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Business Development
3 minute read | 2 years ago

How to Pitch: Lessons for Both Client Pitches and Internal Ideas

Photo of Nathaniel Slavin By: Nathaniel Slavin

Wicker Park Group periodically revisits some of its most popular blog posts. This post, first published a year ago, still offers worthwhile reminders for pitching clients in today’s environment.

We have worked closely with some of our law firm clients on how to pitch for new business in a video conference and remote environment, but firms are still struggling with not only how to pitch for work but how to stay engaged with colleagues, add value to client relationships, share important industry updates and cultivate deeper relationships when in-person visits can’t happen (or happen less frequently).

The reason we know this is because the clients are telling us when we interview them. We hear comments like, “You can really tell on video that they didn’t prepare. They talked over each other and weren’t coordinated, and it made me uncomfortable.” In a conversation I had recently with a general counsel about a pitch, she said, “It was clear they didn’t prepare because they actually never introduced everyone that was on Zoom. I wanted to say something, but once they started pitching, it all kind of went downhill from there.”

Unsurprisingly, the lessons for pitching work are the same lessons that firm professional staff should adopt when pitching for a new project, initiative or area of investment. Whether the ask or initiative is coming from client service, marketing, business development or communications teams, the same best practices apply to those internal pitches as well as external client pitches:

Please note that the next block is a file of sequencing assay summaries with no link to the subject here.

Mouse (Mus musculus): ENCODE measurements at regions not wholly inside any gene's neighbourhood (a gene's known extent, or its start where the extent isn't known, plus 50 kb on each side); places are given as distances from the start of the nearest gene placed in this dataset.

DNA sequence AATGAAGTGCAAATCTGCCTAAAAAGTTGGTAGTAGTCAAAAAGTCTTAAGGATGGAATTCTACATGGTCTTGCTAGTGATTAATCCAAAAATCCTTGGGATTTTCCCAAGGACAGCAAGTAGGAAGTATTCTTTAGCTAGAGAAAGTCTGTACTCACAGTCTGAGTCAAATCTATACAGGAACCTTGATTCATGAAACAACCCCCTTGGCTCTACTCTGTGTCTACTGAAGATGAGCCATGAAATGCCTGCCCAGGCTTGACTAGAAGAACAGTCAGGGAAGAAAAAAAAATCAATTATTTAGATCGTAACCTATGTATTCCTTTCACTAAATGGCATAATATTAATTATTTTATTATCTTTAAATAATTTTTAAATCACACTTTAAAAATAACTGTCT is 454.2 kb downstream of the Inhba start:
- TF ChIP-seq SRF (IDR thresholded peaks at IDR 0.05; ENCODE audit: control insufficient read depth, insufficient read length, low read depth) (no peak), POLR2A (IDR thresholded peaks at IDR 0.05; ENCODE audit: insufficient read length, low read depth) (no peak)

• Be professional and make the remote workspace tidy. We’ve heard stories of unmade beds and worse. Pets and kids are an unavoidable interruption, and people are patient and forgiving.
  • Dress appropriately.
  • Prepare and practice. Every person on a pitch should have a clear role and purpose. There should be a plan for introducing everyone on both ends of the call.
  • Have a timed agenda and outline of the discussion. Send it in advance and be prepared to throw it away.
  • Avoid PowerPoint. If you have a presentation, send it in advance. It’s more valuable to have the face-to-face engagement rather than a full screen display of what you are talking about. Give the clients the opportunity to open supporting materials on a separate screen/window and stay focused on the discussion.
  • Prepare for questions. As part of the prep, anticipate the questions and then know who is responsible for answering.
  • Have a host/emcee/facilitator. For every question, have a central person that does three things:
    • Acknowledge the question.
    • Call on a colleague who is prepared to answer the question.
    • Confirm the answer was sufficient.
  • Don’t answer a question that can’t be answered in the moment. If there is a question that is too esoteric or too off topic to answer, it’s okay to say, “Great question. Let us discuss with this group and respond via email or phone in the next 24 hours.”
  • Be flexible. You will often run out of time so have a Plan B if you don’t get to the things that you feel are important or if the client digs too deeply into a conversation topic. Also, be prepared with additional topics to discuss if time allows:
    • What are your top priorities in the coming year beyond this area?
    • When you think about your best relationships with outside counsel, what makes them most successful?